Editor's Note: This is an extended version of an article that ran in the November/December Automatic Merchandiser.
Carla Balakgie assumed the role of president and CEO of the National Automatic Merchandising Association (NAMA) this month, succeeding Richard Geerdes. She joins NAMA after serving eight-plus years as CEO of the Electronic Transactions Association (ETA), which serves the electronic payments industry. Automatic Merchandiser recently interviewed Balakgie about her hopes and plans for NAMA. Following are excerpts.
What about this association and this industry motivated you to accept this executive position?
When I first began learning about the NAMA opportunity, what struck me most were the similarities between it and the trade group I then served, The Electronic Transactions Association (ETA). There are many parallels within their constituencies; both groups represent supply chain industries that include product suppliers, delivery, and sales distribution functions. In some cases members of ETA also are members of NAMA. Over the course of the interview process, which included the good fortune of being able to attend a portion of the 2011 OneShow, I discovered that both associations share like cultures, and more important, the nature of the individuals in the community is similar too. I felt a strong connection with NAMA from the outset.
It’s also interesting to note that both industries are primarily based on ‘away from home’ experiences, and that one of the keys to making each of them successful lies in ensuring the ease of the transaction. In my role at ETA, we’ve been focused for years on driving the growth of electronic payments in every retail sector. Part of the opportunity I saw with NAMA is the enormous potential that electronic payments and emerging technologies offer for expanding the unattended retailing channel. The convergence of new devices with consumer demands, particularly from a generation that is embracing and in some cases defining them, is enormous and exciting. Yes it can be a challenge; all growth requires investment and risk. But I’ve seen first-hand the power and value of the electronic payment system not just as many people understand it today, but also what lies beyond cash and credit/debit with regard to new transaction opportunities. The tools that are emerging to anticipate, track, incent and compel commerce are powerful and game changing. If NAMA members can learn how to harness these assets—loyalty programs, couponing, virtual wallets, and mobile devices to name but a few—they will be well positioned to profit from the changes that lie ahead. Ultimately that is my job as the new leader of NAMA—to help members anticipate and execute on business opportunities that are of value today, and tomorrow, so they can grow their businesses.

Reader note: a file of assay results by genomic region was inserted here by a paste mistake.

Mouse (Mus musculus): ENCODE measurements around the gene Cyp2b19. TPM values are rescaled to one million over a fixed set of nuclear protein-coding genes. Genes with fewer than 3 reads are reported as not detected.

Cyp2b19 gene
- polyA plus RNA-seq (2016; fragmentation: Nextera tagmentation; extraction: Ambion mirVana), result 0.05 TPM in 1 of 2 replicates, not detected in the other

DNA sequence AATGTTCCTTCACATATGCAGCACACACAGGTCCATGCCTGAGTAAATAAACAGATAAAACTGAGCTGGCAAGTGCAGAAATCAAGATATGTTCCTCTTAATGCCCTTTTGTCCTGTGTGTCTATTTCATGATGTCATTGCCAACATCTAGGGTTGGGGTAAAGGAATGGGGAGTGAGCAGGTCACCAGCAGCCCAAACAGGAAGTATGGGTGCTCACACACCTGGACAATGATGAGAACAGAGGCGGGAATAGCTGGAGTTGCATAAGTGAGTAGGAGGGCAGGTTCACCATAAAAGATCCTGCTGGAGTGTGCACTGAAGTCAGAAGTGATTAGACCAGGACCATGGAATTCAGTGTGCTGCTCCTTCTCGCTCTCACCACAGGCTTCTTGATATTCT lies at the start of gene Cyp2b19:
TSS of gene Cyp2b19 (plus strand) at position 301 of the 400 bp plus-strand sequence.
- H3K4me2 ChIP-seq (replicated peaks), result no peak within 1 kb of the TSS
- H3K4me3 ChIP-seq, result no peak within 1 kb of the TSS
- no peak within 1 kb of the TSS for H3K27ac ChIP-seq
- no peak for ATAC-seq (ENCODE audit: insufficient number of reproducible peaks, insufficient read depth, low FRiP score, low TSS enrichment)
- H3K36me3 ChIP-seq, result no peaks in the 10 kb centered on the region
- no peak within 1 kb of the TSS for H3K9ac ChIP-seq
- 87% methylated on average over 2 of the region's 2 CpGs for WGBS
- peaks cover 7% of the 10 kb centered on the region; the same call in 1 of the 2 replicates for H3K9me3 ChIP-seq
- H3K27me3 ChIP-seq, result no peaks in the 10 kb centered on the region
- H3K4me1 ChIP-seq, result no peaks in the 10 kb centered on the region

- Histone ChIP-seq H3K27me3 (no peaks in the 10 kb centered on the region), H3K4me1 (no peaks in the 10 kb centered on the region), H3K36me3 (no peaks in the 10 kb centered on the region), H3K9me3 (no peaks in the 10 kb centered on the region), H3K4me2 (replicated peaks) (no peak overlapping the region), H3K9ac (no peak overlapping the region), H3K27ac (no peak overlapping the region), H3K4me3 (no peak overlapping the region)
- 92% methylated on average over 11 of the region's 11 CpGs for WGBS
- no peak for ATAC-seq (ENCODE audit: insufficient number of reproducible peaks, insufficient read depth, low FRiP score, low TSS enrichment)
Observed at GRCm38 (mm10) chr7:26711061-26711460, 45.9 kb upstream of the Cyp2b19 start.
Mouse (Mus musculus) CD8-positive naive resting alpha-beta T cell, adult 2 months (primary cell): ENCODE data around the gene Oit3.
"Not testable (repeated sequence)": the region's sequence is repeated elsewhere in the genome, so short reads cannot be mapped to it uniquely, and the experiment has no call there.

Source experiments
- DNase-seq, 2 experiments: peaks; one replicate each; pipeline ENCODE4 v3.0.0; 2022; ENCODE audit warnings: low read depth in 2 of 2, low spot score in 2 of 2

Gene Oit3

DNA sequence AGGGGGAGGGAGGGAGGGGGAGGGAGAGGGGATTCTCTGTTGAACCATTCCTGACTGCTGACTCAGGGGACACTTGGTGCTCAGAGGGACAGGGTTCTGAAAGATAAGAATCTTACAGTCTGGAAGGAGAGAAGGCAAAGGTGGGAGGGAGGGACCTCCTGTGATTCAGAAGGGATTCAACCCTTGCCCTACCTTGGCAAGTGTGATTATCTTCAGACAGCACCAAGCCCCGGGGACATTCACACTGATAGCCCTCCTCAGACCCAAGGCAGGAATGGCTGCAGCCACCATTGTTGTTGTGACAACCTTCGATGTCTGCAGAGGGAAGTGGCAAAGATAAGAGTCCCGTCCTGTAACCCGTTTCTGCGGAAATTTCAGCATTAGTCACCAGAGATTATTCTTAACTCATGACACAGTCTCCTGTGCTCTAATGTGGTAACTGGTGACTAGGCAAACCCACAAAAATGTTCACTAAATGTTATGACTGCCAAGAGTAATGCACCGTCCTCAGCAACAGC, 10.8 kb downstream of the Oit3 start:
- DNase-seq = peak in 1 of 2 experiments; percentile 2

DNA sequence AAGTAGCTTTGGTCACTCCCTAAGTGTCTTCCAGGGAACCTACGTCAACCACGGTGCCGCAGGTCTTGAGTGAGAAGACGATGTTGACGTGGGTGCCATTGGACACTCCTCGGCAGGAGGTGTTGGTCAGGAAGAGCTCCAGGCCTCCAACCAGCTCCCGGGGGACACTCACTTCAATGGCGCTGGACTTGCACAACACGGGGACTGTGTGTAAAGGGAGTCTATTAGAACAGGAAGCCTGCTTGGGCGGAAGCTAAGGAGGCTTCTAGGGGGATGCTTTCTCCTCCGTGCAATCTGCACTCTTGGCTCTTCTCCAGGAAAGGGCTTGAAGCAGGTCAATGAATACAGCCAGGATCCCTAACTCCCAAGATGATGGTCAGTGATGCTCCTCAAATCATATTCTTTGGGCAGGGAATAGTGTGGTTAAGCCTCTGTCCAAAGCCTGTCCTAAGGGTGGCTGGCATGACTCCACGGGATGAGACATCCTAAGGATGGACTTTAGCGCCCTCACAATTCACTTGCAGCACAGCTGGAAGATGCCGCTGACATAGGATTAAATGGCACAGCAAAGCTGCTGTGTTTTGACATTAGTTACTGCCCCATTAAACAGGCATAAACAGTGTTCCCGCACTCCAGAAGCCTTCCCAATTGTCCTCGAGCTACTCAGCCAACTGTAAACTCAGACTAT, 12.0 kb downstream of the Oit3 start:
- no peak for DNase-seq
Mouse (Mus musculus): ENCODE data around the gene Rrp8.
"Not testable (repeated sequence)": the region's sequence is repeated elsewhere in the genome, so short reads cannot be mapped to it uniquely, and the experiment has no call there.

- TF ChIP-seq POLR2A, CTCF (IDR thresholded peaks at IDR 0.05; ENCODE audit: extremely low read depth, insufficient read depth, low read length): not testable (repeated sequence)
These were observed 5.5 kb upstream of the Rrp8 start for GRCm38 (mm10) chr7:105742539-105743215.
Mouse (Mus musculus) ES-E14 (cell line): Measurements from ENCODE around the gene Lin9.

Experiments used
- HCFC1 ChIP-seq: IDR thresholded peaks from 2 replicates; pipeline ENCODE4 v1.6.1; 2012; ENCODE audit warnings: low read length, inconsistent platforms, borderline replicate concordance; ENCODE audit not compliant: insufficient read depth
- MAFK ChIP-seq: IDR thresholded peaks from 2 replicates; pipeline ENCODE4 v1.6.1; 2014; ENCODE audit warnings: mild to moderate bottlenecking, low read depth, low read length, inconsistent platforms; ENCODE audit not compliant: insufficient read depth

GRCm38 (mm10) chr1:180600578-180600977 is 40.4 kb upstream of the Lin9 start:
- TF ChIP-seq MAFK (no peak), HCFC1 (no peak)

On the personal side, the position with NAMA gives me the opportunity to diversify my skills as a professional which is especially exciting to me. I love the challenge of working with an older, more mature trade association where some elements are at a different business life stage, and having the chance to bring to bear my 27 years of association background to help push NAMA toward its next level of achievement. And of course I wouldn’t have taken the position if I didn’t think I could be effective and deliver increased value to both the membership and the industry as a whole.
What about your past experience best prepares you for this role?